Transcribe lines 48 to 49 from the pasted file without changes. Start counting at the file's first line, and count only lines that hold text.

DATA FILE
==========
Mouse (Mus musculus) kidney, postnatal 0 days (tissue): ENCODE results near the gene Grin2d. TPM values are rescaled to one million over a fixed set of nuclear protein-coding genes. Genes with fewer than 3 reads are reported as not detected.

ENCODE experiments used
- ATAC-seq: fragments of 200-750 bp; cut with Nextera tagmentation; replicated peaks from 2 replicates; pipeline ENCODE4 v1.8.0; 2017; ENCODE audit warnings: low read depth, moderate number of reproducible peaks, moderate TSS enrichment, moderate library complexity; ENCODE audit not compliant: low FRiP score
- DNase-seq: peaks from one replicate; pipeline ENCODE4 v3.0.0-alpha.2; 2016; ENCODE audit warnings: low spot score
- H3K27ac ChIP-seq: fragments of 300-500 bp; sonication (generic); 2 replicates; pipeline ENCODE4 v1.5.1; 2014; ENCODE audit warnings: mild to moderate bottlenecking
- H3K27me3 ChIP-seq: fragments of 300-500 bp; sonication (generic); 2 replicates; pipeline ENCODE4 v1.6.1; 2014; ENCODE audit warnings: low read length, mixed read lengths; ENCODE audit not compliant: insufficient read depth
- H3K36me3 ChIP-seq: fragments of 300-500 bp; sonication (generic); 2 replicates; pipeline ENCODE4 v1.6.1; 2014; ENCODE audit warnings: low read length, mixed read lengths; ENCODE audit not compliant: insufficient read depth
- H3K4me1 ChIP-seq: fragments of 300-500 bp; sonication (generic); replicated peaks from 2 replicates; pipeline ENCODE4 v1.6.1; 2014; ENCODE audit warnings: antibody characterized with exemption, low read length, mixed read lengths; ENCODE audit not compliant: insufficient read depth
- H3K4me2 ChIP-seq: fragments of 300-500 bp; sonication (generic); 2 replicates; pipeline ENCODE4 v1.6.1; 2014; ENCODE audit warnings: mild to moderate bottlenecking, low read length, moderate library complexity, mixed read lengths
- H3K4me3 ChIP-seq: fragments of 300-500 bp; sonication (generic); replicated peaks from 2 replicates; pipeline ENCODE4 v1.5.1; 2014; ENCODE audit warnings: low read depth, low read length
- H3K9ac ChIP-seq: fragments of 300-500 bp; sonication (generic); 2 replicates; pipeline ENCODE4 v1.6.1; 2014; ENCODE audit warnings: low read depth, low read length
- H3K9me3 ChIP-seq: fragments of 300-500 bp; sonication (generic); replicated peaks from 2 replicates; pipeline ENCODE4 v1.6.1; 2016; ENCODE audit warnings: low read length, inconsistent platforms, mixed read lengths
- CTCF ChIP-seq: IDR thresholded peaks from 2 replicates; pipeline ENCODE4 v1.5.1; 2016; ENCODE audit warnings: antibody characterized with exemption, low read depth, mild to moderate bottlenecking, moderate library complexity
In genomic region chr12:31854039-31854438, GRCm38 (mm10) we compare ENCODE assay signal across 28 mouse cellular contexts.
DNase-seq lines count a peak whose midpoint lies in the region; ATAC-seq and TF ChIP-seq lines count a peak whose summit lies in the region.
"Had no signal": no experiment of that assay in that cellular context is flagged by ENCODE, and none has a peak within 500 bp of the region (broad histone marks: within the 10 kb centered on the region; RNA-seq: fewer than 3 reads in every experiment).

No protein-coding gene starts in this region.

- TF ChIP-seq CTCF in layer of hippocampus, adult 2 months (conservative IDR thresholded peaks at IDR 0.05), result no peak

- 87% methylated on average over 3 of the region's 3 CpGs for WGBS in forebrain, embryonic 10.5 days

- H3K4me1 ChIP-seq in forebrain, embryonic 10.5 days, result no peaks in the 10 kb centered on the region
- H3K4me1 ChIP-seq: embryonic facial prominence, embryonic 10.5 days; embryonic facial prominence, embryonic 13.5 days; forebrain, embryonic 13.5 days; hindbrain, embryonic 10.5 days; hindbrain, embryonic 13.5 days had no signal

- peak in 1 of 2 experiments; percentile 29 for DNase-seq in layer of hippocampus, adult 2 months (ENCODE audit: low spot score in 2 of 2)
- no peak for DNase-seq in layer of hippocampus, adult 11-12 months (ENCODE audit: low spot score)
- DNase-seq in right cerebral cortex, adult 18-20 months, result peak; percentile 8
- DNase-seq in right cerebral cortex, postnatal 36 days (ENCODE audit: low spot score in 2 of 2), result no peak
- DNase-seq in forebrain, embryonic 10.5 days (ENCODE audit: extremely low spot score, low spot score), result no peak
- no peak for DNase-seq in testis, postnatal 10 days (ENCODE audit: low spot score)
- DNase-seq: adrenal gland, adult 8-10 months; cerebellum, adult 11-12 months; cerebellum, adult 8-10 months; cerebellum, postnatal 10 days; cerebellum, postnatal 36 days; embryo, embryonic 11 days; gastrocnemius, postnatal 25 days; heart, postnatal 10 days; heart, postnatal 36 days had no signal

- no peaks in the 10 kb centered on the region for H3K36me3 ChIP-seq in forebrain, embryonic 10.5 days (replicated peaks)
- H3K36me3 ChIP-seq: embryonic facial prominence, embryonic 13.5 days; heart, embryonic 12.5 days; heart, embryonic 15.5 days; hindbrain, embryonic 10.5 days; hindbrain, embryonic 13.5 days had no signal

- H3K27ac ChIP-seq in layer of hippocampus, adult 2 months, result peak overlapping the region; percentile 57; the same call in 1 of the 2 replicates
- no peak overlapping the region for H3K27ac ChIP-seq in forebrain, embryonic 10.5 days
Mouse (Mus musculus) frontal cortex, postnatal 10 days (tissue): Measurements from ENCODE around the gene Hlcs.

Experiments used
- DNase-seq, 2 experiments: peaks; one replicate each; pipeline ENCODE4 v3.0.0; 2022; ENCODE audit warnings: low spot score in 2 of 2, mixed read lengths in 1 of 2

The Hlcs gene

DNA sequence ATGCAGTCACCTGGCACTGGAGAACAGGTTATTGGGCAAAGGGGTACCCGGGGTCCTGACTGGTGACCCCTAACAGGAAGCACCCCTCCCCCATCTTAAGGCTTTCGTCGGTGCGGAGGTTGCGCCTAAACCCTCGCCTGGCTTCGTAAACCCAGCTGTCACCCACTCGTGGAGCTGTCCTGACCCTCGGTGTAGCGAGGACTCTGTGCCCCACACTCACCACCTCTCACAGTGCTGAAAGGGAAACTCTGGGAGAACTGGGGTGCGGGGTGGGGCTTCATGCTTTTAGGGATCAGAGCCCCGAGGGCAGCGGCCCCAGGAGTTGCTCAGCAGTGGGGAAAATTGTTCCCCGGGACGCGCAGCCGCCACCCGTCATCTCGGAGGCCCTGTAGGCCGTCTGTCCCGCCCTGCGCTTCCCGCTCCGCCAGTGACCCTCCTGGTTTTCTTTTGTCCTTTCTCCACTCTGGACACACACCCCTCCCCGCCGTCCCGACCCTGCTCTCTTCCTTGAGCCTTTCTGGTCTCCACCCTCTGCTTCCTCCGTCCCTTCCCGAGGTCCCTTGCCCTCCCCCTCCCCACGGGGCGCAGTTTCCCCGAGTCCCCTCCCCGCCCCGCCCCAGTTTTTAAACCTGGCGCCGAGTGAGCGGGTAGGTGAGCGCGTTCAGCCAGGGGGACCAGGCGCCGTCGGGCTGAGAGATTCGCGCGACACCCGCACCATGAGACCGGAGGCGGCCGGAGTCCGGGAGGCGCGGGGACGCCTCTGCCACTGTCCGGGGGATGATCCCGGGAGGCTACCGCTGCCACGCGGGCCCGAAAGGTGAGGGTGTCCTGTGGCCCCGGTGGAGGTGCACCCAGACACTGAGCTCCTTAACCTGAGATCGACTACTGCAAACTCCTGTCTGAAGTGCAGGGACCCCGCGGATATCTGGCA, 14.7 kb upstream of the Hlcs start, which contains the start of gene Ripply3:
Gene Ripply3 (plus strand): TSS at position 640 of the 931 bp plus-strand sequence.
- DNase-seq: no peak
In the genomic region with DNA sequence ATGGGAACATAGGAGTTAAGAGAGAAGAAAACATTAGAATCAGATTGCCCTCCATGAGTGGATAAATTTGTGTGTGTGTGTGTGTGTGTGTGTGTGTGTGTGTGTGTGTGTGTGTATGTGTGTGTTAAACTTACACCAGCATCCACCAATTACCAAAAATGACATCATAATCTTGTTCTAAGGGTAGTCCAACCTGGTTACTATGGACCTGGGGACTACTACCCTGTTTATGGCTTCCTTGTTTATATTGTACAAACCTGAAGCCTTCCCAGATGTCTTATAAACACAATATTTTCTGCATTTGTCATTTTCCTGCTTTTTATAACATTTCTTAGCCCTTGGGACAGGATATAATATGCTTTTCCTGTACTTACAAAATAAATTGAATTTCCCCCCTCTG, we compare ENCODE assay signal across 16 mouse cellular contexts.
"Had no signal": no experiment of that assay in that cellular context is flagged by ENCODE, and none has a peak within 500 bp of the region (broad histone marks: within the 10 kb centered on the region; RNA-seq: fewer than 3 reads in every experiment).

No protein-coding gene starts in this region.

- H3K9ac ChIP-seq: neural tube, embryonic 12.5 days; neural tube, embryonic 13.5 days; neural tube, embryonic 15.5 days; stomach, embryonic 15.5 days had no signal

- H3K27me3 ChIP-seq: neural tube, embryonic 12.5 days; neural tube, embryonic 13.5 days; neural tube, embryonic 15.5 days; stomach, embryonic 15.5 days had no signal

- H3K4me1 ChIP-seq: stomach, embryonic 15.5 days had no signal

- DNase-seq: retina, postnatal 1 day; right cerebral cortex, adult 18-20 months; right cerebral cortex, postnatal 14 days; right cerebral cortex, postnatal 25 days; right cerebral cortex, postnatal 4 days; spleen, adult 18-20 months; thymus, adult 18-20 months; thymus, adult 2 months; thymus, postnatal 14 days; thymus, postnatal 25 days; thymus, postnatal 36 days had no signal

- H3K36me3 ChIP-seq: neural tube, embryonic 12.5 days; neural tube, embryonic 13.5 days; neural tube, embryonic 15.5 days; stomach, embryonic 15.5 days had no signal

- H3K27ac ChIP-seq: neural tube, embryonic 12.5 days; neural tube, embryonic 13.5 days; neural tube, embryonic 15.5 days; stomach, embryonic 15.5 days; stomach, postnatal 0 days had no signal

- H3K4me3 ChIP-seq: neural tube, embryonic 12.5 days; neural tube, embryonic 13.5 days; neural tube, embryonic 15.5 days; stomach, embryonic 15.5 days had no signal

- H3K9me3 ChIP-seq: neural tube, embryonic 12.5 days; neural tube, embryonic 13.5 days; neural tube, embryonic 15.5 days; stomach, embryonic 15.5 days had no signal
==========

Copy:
- H3K27ac ChIP-seq: neural tube, embryonic 12.5 days; neural tube, embryonic 13.5 days; neural tube, embryonic 15.5 days; stomach, embryonic 15.5 days; stomach, postnatal 0 days had no signal

- H3K4me3 ChIP-seq: neural tube, embryonic 12.5 days; neural tube, embryonic 13.5 days; neural tube, embryonic 15.5 days; stomach, embryonic 15.5 days had no signal